Education

Social studies should teach more than ‘slavery was good for the economy,’ critic says

Criticism of the treatment of slavery in Kentucky’s proposed K-12 social studies standards could lead to revisions

The Kentucky Board of Education is asking for possible revisions to social studies standards for public school students following criticism of the treatment of slavery, immigration and other topics.
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The Kentucky Board of Education is asking for possible revisions to social studies standards for public school students following criticism of the treatment of slavery, immigration and other topics.

Criticism of the way slavery, immigration and Native Americans are handled in proposed social studies standards is prompting state Board of Education members to ask for revisions.

Social studies is one of several Kentucky academic standards that must be reviewed and revised under a process laid out in a state law passed in 2017. The standards outline the minimum knowledge and skills Kentucky students should learn in each grade level.

Susan Weston of Danville asked state board members at a Wednesday meeting in Frankfort to reject the social studies content guideline standards “because their approach to immigrants and non-white Americans is not what we should teach our children.”

“Here is what our children will learn in U.S. history about slavery: ‘It was good for the economy,’” said Weston, a consultant to education groups. “That’s not the right thing for Kentucky children to know if that’s the only standard about slavery in the United States. They should know that it was terrible, they should know that enslaved people struggled mightily and boldly for their liberty, to protect their families, to practice their faith.”

Social studies teachers from across the state have been working on revisions of the Kentucky Academic Standards for social studies. Board members gave the standards a first reading, or review, Wednesday and are set to take final action in February.

After Weston spoke, board Vice Chair Milton Seymore asked fellow members whether more work could be done on the standards.

Seymore said that as “a descendent of slaves” growing up in the segregated south, “I know slavery is a bad word and I know a lot of people don’t want to deal with that word, but it is history and we can’t simply bypass it because people don’t want to talk about it ... we’ve got to talk about the things that hurt.”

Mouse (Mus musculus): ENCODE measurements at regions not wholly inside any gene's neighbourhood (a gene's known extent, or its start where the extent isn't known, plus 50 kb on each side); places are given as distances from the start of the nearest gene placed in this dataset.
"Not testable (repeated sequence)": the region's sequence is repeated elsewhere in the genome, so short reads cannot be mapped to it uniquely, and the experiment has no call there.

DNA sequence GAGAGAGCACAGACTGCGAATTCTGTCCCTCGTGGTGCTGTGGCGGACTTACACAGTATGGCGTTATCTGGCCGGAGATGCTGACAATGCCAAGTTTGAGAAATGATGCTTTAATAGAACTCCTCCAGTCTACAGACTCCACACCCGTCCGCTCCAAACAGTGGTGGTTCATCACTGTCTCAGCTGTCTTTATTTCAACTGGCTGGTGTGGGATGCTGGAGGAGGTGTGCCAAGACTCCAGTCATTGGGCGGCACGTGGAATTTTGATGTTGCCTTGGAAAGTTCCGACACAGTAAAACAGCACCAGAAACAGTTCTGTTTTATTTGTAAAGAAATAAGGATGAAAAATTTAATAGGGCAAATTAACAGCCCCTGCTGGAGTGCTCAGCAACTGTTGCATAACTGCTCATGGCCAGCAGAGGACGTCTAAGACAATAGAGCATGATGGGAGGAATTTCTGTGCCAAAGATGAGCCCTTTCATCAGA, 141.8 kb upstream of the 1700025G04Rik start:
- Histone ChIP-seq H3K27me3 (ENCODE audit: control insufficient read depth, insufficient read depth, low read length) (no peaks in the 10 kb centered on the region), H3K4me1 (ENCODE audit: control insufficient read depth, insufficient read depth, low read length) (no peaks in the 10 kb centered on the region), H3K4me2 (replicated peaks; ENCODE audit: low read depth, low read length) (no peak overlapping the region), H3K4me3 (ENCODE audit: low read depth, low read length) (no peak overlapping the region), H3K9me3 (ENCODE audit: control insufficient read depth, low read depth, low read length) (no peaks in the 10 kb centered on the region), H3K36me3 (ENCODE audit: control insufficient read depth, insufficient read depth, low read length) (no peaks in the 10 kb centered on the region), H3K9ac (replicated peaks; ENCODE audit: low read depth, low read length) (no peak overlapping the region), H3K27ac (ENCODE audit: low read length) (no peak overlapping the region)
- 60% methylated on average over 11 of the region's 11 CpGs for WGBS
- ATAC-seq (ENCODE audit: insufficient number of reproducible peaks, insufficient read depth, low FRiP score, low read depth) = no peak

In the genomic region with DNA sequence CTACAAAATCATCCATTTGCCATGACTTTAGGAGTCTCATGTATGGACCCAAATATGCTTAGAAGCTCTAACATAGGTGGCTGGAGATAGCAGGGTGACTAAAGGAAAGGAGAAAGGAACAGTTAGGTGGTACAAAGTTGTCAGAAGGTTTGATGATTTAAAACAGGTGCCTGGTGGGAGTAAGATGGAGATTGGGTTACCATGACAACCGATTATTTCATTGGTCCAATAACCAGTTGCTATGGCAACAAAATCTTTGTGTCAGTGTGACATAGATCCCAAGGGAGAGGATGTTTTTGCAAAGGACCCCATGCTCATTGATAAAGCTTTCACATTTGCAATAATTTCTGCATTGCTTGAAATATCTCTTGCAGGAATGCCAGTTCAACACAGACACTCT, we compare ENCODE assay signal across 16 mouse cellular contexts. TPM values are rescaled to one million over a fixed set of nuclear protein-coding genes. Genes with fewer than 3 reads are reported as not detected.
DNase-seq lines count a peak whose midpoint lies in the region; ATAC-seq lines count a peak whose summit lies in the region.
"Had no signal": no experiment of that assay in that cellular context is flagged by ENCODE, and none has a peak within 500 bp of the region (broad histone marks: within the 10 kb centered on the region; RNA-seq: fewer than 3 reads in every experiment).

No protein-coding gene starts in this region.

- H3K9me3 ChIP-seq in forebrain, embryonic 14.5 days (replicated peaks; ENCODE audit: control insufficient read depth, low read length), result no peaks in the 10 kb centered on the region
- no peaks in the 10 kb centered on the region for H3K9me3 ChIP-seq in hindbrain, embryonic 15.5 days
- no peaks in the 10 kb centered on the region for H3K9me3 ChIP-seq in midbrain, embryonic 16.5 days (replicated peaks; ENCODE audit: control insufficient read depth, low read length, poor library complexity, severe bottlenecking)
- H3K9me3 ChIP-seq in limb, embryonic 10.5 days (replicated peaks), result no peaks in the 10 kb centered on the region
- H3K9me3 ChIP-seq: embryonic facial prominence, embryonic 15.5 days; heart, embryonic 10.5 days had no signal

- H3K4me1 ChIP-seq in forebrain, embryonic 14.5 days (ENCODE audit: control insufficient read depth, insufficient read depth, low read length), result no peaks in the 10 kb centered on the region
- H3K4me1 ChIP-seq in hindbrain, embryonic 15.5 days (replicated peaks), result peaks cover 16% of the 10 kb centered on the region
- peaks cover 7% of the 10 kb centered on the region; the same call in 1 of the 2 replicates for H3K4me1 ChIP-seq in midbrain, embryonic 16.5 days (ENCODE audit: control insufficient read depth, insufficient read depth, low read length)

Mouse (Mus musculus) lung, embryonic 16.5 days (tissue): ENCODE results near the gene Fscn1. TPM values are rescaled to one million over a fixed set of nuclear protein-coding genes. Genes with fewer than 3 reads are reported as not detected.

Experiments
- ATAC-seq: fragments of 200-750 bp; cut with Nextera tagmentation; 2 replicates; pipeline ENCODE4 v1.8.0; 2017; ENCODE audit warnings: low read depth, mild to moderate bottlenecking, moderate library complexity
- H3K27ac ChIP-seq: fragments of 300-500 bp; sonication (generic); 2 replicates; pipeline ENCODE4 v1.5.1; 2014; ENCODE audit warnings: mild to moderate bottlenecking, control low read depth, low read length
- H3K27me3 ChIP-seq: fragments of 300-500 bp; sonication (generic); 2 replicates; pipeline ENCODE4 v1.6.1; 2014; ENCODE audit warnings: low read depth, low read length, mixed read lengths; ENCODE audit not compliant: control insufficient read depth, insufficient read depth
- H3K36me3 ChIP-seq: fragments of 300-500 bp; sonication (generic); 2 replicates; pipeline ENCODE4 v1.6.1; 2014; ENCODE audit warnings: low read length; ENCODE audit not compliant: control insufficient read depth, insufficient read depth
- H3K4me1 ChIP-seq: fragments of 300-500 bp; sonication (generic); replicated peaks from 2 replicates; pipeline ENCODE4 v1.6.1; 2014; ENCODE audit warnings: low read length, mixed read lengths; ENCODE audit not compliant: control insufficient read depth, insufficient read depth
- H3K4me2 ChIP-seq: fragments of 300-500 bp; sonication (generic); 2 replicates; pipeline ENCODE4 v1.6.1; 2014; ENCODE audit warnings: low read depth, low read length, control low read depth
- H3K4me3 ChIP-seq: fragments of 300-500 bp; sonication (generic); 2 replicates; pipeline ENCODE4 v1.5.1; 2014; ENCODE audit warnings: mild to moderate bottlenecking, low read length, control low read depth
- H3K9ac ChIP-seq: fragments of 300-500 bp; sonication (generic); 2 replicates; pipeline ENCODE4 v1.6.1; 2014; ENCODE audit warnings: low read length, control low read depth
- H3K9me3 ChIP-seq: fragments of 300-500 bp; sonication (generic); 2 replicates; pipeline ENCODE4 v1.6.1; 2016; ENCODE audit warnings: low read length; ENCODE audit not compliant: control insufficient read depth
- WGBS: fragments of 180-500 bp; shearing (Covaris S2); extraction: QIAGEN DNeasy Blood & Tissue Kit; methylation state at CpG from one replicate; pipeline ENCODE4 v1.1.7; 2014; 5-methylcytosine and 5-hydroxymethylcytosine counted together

One of the standards Weston took issue with said, “Describe the impact of slavery and slave trade on the development and growth of the British, colonial and U.S. economies.”

“Where is the experience of being enslaved?” said Weston, who said she was not speaking Wednesday as an education consultant but as a private citizen.

Another standard dealt with how the “desire for cheap labor led to slavery” and a third standard required that students “assess demographic, social and cultural consequences of forced migration and the expansion of plantation-based slavery into the Americas between 1500-1888.”

Weston said there should be also be standards dealing with the evil of slavery and she questioned the focus on “the profitability of human bondage.”

Board member Gary Houchens said slavery is noted multiple times in the current standards but there is a concern “about both the level of detail about the experience of slavery and how that experience was interpreted.”

Weston said the standards also leave out a time between 1877 and 1900, which she said was a time of segregation and “massive violence.”

Additionally, Weston said Native Americans are not mentioned in the standards. And she said while there are two social studies standards dealing with immigrants, “what happened to immigrants and what mattered to immigrants” is missing.

Houchens said that people working on the standards will be asked to take another look to see if revisions are needed.

The committee would also specifically review whether there needs to be more detail in social studies standards about the Vietnam War, he said, before the board takes final action.

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